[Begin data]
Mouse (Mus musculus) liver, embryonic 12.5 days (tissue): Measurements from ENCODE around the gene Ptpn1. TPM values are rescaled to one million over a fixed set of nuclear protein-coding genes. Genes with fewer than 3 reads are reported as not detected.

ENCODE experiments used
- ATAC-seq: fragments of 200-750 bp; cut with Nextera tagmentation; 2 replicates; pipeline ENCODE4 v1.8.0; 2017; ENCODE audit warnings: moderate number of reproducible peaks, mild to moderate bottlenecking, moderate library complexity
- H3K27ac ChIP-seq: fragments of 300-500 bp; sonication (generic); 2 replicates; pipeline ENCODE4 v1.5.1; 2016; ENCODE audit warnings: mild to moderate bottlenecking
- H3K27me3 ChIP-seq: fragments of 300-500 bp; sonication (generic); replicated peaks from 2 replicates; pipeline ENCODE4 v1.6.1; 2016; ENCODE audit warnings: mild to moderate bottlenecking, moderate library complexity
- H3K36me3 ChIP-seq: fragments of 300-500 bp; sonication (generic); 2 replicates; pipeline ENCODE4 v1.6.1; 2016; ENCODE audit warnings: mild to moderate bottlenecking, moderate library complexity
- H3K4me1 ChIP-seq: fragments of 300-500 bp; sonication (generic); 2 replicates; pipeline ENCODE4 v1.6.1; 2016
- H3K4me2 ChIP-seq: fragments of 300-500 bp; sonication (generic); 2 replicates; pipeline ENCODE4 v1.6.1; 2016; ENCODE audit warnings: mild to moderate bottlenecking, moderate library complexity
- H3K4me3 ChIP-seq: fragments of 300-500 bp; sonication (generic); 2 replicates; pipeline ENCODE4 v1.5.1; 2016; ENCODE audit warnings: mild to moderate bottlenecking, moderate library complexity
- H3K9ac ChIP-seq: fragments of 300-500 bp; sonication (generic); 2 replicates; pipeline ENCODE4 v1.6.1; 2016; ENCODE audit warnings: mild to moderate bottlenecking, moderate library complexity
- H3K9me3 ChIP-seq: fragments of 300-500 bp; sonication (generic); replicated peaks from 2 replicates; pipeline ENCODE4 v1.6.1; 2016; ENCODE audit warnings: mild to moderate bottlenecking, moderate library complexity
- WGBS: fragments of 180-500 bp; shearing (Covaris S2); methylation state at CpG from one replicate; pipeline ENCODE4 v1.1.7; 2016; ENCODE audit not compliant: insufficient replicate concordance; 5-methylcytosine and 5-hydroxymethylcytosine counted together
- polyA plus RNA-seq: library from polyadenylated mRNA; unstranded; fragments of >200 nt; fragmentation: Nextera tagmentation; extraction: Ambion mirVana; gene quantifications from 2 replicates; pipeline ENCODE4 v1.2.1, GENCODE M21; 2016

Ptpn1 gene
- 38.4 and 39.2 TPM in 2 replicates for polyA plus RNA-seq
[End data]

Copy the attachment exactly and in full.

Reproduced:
Mouse (Mus musculus) liver, embryonic 12.5 days (tissue): Measurements from ENCODE around the gene Ptpn1. TPM values are rescaled to one million over a fixed set of nuclear protein-coding genes. Genes with fewer than 3 reads are reported as not detected.

ENCODE experiments used
- ATAC-seq: fragments of 200-750 bp; cut with Nextera tagmentation; 2 replicates; pipeline ENCODE4 v1.8.0; 2017; ENCODE audit warnings: moderate number of reproducible peaks, mild to moderate bottlenecking, moderate library complexity
- H3K27ac ChIP-seq: fragments of 300-500 bp; sonication (generic); 2 replicates; pipeline ENCODE4 v1.5.1; 2016; ENCODE audit warnings: mild to moderate bottlenecking
- H3K27me3 ChIP-seq: fragments of 300-500 bp; sonication (generic); replicated peaks from 2 replicates; pipeline ENCODE4 v1.6.1; 2016; ENCODE audit warnings: mild to moderate bottlenecking, moderate library complexity
- H3K36me3 ChIP-seq: fragments of 300-500 bp; sonication (generic); 2 replicates; pipeline ENCODE4 v1.6.1; 2016; ENCODE audit warnings: mild to moderate bottlenecking, moderate library complexity
- H3K4me1 ChIP-seq: fragments of 300-500 bp; sonication (generic); 2 replicates; pipeline ENCODE4 v1.6.1; 2016
- H3K4me2 ChIP-seq: fragments of 300-500 bp; sonication (generic); 2 replicates; pipeline ENCODE4 v1.6.1; 2016; ENCODE audit warnings: mild to moderate bottlenecking, moderate library complexity
- H3K4me3 ChIP-seq: fragments of 300-500 bp; sonication (generic); 2 replicates; pipeline ENCODE4 v1.5.1; 2016; ENCODE audit warnings: mild to moderate bottlenecking, moderate library complexity
- H3K9ac ChIP-seq: fragments of 300-500 bp; sonication (generic); 2 replicates; pipeline ENCODE4 v1.6.1; 2016; ENCODE audit warnings: mild to moderate bottlenecking, moderate library complexity
- H3K9me3 ChIP-seq: fragments of 300-500 bp; sonication (generic); replicated peaks from 2 replicates; pipeline ENCODE4 v1.6.1; 2016; ENCODE audit warnings: mild to moderate bottlenecking, moderate library complexity
- WGBS: fragments of 180-500 bp; shearing (Covaris S2); methylation state at CpG from one replicate; pipeline ENCODE4 v1.1.7; 2016; ENCODE audit not compliant: insufficient replicate concordance; 5-methylcytosine and 5-hydroxymethylcytosine counted together
- polyA plus RNA-seq: library from polyadenylated mRNA; unstranded; fragments of >200 nt; fragmentation: Nextera tagmentation; extraction: Ambion mirVana; gene quantifications from 2 replicates; pipeline ENCODE4 v1.2.1, GENCODE M21; 2016

Ptpn1 gene
- 38.4 and 39.2 TPM in 2 replicates for polyA plus RNA-seq